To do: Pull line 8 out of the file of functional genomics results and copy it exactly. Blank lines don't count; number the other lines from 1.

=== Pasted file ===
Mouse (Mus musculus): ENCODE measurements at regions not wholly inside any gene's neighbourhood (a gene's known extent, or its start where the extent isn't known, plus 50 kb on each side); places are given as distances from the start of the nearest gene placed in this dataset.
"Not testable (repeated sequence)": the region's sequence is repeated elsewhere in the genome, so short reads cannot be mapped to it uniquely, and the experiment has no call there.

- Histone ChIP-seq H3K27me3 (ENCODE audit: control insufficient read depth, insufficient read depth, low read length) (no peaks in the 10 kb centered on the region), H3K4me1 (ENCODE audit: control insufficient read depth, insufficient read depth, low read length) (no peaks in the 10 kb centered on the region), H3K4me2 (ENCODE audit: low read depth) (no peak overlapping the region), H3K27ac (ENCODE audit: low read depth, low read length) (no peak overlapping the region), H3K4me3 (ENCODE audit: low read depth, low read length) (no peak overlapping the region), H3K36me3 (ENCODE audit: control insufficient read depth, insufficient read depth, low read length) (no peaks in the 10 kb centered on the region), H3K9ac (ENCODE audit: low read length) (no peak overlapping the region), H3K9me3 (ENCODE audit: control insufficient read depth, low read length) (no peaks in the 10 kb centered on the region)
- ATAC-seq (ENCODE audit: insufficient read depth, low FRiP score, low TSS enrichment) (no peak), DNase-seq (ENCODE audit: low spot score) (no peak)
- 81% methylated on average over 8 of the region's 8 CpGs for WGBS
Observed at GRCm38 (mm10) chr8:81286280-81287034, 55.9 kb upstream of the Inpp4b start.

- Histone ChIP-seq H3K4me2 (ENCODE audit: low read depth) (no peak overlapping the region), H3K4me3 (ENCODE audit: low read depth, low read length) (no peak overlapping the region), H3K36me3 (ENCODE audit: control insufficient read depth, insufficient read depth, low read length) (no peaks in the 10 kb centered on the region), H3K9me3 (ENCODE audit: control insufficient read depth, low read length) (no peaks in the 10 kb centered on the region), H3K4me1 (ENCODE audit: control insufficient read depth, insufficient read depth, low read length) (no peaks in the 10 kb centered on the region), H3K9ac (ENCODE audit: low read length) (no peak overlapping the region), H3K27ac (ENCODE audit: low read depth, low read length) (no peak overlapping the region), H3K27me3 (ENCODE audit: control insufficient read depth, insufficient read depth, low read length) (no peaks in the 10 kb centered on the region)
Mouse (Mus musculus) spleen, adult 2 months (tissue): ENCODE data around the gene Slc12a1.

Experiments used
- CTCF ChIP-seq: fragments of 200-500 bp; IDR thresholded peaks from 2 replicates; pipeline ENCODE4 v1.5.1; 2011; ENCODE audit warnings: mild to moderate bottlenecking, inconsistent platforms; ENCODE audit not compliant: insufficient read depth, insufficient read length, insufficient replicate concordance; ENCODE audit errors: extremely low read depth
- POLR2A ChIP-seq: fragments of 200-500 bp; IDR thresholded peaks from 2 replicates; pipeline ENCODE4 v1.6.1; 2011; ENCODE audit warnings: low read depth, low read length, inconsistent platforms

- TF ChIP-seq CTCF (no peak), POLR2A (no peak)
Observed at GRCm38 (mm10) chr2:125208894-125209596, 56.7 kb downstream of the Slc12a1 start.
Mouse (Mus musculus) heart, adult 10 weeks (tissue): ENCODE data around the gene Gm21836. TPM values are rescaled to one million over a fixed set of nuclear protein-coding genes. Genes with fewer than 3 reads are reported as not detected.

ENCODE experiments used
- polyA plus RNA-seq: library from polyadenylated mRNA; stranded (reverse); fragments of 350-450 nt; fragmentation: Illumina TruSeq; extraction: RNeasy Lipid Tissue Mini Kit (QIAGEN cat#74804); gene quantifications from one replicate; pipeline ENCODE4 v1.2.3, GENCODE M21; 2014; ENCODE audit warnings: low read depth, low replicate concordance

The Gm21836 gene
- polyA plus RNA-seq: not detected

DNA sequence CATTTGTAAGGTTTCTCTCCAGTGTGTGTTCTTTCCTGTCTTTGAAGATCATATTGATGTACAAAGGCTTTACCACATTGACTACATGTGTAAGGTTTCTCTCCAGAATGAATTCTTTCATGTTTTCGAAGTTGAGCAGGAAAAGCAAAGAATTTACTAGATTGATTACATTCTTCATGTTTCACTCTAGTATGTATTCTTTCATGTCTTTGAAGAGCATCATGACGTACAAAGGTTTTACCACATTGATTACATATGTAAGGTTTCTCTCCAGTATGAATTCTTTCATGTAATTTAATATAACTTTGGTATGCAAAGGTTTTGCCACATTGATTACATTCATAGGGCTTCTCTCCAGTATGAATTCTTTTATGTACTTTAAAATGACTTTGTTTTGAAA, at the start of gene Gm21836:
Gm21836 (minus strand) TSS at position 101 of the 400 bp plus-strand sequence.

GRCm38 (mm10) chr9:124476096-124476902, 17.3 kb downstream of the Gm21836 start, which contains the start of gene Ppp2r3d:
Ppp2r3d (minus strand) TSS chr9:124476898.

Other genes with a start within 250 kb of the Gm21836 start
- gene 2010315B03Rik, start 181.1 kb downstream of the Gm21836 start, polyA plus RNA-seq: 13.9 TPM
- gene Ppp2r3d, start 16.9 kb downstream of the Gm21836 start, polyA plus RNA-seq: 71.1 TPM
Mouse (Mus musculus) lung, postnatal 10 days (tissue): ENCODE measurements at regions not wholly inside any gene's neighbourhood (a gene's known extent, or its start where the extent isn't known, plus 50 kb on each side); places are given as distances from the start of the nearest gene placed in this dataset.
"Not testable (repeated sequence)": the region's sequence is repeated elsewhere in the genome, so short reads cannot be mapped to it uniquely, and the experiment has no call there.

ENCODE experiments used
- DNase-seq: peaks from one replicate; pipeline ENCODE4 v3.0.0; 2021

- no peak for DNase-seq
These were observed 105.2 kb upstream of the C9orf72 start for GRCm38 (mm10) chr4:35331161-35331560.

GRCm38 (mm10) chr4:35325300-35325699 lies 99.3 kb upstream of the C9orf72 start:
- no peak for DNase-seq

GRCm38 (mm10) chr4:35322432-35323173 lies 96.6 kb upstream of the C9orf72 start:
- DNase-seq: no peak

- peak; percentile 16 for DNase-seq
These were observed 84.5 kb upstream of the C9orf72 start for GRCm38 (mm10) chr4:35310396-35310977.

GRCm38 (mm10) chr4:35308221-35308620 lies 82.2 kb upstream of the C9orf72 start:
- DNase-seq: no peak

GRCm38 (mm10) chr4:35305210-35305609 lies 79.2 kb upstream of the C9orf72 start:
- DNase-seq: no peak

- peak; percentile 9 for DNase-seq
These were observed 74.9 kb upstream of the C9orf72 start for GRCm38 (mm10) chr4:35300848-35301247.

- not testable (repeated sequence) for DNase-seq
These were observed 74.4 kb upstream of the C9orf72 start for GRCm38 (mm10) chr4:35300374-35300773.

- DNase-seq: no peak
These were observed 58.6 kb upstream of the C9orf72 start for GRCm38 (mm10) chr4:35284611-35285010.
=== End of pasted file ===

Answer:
Mouse (Mus musculus) spleen, adult 2 months (tissue): ENCODE data around the gene Slc12a1.